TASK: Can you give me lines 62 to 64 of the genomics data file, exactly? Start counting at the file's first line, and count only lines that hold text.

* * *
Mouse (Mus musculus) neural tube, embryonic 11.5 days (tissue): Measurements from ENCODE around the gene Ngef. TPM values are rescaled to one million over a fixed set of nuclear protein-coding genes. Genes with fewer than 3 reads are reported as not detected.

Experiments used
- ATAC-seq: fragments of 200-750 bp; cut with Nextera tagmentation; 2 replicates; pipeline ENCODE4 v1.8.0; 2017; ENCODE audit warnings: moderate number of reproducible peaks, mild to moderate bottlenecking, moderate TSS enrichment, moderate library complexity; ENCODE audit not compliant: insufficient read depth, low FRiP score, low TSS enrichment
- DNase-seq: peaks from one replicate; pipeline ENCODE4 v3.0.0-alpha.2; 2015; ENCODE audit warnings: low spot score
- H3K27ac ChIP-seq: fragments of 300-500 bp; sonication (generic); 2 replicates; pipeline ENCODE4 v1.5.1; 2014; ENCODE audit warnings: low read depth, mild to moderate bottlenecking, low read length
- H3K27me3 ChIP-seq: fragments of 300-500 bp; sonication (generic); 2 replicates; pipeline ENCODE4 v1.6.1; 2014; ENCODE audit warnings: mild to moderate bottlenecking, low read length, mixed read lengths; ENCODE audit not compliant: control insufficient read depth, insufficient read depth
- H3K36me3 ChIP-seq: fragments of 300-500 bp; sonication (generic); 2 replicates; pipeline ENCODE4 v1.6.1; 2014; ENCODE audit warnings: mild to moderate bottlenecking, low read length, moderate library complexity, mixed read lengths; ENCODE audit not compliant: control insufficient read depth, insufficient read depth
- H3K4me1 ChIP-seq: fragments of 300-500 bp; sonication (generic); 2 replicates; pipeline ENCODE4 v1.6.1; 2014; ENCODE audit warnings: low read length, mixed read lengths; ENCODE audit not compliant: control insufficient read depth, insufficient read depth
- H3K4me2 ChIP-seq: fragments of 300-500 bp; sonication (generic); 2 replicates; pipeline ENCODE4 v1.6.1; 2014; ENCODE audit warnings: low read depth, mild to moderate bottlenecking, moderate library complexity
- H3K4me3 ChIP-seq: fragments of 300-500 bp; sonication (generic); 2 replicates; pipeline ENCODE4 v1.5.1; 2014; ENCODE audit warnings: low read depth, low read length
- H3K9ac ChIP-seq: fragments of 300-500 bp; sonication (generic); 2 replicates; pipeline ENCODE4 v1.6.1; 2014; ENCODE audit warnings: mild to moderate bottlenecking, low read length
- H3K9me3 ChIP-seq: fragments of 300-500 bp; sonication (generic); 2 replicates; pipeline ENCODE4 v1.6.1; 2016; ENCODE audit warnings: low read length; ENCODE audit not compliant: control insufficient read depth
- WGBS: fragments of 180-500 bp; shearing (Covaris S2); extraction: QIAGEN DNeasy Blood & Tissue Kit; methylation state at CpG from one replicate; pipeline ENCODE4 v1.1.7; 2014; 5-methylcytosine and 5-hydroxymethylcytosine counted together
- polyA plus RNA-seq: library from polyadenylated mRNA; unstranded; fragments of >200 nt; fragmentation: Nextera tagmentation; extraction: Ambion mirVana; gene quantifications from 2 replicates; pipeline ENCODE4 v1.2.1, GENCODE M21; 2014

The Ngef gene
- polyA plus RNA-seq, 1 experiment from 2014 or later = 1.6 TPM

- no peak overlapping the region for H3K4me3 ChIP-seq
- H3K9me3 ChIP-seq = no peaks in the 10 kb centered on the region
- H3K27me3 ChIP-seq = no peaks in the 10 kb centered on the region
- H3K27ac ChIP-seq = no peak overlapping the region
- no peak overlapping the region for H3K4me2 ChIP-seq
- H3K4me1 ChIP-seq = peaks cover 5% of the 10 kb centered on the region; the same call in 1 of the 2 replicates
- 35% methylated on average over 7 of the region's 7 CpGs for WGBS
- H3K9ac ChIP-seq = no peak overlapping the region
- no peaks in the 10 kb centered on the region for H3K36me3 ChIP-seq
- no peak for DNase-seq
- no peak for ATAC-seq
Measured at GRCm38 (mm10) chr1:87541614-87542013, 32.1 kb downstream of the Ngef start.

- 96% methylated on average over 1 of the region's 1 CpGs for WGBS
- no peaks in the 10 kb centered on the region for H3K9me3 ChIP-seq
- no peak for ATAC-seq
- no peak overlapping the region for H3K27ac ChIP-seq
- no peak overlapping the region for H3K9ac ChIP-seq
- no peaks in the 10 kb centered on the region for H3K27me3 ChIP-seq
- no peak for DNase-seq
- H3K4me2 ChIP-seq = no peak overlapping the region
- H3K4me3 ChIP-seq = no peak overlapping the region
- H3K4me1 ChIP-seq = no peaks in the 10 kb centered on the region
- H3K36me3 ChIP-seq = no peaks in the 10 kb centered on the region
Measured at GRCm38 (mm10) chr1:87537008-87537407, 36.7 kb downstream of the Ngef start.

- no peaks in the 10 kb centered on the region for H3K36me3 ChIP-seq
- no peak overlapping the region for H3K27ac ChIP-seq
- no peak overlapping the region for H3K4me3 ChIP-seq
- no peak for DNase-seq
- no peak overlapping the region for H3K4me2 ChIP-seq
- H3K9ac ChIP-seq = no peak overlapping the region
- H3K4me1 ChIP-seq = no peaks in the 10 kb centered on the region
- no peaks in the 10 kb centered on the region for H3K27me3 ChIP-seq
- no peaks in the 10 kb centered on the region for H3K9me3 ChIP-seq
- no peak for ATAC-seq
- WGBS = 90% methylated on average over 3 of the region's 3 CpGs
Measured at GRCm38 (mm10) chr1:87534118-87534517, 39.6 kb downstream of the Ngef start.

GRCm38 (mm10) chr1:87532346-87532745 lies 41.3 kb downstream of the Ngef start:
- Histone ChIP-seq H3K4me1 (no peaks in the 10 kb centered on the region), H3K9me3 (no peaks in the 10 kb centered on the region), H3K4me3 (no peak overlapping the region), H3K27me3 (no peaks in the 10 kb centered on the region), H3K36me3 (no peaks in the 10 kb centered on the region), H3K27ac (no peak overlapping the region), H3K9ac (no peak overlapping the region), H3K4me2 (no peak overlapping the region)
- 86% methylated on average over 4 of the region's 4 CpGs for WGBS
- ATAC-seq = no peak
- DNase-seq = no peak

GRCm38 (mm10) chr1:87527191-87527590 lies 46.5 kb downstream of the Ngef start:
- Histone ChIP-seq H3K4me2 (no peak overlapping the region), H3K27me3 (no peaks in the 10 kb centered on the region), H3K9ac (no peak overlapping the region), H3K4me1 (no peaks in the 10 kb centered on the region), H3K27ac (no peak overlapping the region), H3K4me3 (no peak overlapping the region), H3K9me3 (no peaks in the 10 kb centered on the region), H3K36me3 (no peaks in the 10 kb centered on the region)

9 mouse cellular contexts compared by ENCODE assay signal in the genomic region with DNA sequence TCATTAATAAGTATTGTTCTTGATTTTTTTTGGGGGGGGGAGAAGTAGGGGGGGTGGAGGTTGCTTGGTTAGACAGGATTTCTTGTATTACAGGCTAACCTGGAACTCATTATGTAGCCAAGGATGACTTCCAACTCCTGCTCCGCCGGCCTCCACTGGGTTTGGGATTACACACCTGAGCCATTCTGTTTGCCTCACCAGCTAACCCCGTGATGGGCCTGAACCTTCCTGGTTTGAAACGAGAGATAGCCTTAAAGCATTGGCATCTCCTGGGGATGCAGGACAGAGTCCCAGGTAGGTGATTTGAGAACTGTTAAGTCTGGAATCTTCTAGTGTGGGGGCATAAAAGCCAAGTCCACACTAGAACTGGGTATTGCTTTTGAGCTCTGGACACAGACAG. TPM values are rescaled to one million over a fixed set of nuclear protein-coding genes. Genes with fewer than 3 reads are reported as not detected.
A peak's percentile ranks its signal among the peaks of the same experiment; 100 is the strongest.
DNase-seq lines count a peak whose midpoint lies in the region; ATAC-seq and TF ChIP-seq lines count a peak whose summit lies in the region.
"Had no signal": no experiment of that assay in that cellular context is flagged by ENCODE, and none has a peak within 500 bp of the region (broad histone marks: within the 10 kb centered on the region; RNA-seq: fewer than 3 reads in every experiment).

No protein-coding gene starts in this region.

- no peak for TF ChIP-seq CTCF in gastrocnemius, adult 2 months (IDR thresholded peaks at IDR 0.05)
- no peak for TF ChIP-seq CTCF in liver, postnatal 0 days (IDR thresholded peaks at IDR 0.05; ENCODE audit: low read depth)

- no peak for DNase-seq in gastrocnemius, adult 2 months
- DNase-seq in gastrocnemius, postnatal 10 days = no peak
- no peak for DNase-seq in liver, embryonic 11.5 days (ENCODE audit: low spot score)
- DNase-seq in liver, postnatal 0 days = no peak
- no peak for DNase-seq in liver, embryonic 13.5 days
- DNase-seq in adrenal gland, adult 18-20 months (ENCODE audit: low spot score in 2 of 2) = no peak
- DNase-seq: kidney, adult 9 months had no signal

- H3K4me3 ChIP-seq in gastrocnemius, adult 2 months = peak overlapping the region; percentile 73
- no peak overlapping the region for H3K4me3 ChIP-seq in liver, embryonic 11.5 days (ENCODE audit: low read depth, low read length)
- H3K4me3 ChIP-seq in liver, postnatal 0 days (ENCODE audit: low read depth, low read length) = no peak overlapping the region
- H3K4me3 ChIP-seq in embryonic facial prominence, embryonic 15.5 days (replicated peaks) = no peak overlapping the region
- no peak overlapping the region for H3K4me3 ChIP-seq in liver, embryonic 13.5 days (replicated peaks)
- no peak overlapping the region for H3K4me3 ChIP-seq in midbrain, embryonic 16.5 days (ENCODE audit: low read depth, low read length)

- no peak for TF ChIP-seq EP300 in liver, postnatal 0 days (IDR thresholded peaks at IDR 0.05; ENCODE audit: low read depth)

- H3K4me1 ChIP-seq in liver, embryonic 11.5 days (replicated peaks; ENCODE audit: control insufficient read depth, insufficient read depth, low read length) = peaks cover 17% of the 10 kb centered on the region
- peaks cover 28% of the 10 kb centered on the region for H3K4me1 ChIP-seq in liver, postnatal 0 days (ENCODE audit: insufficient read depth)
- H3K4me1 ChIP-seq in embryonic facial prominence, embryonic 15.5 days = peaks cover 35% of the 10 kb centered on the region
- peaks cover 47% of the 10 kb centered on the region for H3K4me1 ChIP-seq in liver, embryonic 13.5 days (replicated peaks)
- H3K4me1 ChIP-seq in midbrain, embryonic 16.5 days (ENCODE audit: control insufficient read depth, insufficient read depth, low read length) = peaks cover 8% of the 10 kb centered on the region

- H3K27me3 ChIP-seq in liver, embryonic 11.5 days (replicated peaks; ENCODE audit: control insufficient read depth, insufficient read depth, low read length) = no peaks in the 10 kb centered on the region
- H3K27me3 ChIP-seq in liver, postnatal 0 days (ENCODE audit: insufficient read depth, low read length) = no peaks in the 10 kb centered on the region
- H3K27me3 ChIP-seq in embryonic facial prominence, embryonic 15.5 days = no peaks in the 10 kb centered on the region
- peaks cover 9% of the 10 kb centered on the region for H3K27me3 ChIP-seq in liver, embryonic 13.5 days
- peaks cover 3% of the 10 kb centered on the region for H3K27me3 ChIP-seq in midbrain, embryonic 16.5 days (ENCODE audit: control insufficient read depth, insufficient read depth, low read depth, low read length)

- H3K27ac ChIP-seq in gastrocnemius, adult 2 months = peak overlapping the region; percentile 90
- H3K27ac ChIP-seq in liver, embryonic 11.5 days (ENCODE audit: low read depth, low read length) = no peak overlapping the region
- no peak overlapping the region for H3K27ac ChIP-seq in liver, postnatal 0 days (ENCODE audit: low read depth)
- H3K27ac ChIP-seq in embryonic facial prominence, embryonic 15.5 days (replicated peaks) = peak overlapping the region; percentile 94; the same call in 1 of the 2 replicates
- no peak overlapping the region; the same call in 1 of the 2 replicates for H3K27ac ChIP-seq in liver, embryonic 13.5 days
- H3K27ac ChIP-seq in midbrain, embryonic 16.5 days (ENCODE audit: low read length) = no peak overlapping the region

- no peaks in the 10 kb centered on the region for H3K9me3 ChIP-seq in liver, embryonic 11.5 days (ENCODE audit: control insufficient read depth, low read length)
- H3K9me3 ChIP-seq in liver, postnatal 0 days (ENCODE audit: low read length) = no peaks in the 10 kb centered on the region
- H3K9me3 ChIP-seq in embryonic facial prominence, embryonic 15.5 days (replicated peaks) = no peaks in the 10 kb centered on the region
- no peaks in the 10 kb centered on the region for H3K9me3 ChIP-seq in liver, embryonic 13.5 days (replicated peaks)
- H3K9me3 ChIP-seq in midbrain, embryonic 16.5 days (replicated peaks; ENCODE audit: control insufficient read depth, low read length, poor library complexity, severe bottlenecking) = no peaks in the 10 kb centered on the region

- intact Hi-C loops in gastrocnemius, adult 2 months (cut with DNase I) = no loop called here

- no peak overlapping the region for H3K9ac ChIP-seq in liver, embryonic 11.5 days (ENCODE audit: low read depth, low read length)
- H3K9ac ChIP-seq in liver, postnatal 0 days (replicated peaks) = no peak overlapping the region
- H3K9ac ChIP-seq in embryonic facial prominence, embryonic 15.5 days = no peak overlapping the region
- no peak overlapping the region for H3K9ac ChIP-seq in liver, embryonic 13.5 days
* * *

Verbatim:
DNase-seq lines count a peak whose midpoint lies in the region; ATAC-seq and TF ChIP-seq lines count a peak whose summit lies in the region.
"Had no signal": no experiment of that assay in that cellular context is flagged by ENCODE, and none has a peak within 500 bp of the region (broad histone marks: within the 10 kb centered on the region; RNA-seq: fewer than 3 reads in every experiment).

No protein-coding gene starts in this region.